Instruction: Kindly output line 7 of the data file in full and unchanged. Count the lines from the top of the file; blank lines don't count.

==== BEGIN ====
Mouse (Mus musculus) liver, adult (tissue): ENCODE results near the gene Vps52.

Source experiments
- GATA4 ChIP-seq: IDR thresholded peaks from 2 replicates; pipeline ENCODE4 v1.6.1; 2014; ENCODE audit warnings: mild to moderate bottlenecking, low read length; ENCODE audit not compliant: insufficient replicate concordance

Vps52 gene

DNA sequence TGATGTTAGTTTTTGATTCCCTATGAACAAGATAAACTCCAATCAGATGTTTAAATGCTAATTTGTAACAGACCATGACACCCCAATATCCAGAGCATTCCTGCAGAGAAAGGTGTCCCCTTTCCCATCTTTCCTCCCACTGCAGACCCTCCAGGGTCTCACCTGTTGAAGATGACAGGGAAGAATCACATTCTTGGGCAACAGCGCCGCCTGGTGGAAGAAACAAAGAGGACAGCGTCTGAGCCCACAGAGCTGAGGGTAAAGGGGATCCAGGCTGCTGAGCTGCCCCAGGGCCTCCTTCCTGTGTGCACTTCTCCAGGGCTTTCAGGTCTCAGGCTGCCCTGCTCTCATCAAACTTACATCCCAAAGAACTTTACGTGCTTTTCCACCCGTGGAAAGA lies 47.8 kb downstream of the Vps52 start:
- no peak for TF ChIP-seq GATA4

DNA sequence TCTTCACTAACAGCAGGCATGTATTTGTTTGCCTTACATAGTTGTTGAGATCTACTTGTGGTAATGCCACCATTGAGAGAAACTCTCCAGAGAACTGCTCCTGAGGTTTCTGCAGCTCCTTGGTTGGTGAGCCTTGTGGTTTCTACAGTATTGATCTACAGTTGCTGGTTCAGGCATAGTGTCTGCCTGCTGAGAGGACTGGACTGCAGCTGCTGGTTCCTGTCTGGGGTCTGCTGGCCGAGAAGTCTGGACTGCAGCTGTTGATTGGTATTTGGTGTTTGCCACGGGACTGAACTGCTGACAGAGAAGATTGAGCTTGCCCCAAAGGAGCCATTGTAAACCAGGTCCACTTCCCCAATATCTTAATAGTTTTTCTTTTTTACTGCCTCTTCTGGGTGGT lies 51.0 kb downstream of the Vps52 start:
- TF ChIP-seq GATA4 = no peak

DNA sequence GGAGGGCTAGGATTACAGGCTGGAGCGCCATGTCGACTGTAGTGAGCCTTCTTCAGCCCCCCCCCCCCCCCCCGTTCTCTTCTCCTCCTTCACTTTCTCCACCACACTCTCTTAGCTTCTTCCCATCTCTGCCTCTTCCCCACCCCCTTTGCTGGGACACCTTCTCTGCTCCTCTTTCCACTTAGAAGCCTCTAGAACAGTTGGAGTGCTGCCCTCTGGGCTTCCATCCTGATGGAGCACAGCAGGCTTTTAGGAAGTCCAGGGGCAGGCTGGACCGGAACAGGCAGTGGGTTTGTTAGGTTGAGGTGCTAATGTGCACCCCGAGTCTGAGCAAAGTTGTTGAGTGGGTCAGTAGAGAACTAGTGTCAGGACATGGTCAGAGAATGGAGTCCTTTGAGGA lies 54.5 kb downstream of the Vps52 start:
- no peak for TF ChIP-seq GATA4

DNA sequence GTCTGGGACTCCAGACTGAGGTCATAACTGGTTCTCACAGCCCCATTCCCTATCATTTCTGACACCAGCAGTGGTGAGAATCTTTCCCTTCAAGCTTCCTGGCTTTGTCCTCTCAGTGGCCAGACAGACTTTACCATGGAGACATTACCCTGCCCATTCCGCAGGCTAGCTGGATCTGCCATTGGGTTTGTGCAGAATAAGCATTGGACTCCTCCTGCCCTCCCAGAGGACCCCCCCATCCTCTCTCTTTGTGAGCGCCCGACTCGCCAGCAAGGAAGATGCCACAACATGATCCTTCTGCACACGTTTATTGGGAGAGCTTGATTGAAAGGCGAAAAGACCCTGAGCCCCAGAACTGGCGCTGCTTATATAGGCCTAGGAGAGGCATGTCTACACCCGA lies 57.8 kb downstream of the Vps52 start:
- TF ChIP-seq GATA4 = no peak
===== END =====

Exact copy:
DNA sequence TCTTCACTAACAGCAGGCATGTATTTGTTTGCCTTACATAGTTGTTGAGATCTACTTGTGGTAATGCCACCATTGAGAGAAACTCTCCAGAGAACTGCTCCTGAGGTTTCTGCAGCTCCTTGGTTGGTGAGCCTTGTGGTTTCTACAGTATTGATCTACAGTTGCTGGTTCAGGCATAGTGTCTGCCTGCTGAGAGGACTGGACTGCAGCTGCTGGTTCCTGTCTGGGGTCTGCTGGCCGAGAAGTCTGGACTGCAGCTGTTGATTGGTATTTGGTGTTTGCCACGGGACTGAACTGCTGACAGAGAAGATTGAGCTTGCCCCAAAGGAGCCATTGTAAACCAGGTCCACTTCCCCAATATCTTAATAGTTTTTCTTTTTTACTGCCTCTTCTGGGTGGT lies 51.0 kb downstream of the Vps52 start: